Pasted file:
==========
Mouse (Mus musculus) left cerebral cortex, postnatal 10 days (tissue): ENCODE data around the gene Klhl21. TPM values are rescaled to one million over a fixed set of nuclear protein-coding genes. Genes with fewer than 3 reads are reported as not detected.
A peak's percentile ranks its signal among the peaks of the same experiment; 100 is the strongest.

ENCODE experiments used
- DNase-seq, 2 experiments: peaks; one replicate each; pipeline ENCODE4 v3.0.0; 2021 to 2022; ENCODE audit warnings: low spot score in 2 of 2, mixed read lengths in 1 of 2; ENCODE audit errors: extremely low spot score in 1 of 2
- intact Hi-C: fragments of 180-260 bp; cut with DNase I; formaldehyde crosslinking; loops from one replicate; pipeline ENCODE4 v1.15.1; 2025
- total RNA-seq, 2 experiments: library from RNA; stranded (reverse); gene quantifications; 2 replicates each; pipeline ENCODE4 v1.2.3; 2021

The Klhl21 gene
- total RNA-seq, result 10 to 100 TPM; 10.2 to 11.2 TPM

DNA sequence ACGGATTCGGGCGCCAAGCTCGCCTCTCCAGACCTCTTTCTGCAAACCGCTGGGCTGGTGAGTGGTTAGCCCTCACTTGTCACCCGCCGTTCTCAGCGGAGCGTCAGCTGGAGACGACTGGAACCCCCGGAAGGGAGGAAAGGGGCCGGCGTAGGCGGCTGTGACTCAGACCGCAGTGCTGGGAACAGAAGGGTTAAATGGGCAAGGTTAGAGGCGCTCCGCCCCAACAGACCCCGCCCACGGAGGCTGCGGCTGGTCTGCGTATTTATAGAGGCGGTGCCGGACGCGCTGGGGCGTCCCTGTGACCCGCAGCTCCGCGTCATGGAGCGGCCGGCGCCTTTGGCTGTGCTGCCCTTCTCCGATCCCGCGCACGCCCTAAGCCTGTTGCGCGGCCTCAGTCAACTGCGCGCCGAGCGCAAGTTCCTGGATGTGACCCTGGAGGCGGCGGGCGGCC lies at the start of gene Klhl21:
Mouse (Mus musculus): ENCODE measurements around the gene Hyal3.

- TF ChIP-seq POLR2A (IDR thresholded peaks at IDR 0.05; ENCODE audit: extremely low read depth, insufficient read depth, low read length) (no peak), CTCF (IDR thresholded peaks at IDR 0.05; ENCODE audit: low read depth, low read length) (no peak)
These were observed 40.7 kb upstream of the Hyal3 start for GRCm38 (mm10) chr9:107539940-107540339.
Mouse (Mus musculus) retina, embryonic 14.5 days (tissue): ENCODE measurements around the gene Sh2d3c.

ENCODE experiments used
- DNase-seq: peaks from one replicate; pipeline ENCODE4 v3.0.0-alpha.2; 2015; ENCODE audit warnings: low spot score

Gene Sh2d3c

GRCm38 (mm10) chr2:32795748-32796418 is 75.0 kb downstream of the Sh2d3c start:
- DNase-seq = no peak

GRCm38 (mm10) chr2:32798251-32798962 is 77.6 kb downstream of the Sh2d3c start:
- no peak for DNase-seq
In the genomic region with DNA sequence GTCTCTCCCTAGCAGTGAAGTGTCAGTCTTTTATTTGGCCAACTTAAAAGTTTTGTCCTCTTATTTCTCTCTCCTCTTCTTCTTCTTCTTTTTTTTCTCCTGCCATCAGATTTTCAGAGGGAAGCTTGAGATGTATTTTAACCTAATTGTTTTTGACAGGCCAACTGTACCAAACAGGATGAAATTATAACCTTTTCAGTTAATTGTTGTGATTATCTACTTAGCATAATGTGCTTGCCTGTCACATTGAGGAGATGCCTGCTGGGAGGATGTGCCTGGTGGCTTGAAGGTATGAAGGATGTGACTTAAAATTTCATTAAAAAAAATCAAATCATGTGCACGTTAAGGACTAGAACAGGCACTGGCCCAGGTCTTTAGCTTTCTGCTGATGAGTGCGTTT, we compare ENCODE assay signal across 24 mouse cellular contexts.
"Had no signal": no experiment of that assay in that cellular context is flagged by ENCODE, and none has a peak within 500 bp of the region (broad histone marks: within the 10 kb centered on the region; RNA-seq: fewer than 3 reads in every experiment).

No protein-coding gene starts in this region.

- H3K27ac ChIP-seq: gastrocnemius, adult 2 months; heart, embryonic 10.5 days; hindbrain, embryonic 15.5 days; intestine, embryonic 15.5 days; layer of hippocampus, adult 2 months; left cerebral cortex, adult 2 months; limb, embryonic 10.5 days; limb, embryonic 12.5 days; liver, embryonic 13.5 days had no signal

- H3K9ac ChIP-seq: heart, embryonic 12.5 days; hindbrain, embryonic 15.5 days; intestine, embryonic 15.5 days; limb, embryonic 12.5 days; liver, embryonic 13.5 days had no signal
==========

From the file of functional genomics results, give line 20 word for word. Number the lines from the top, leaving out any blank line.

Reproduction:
- no peak for DNase-seq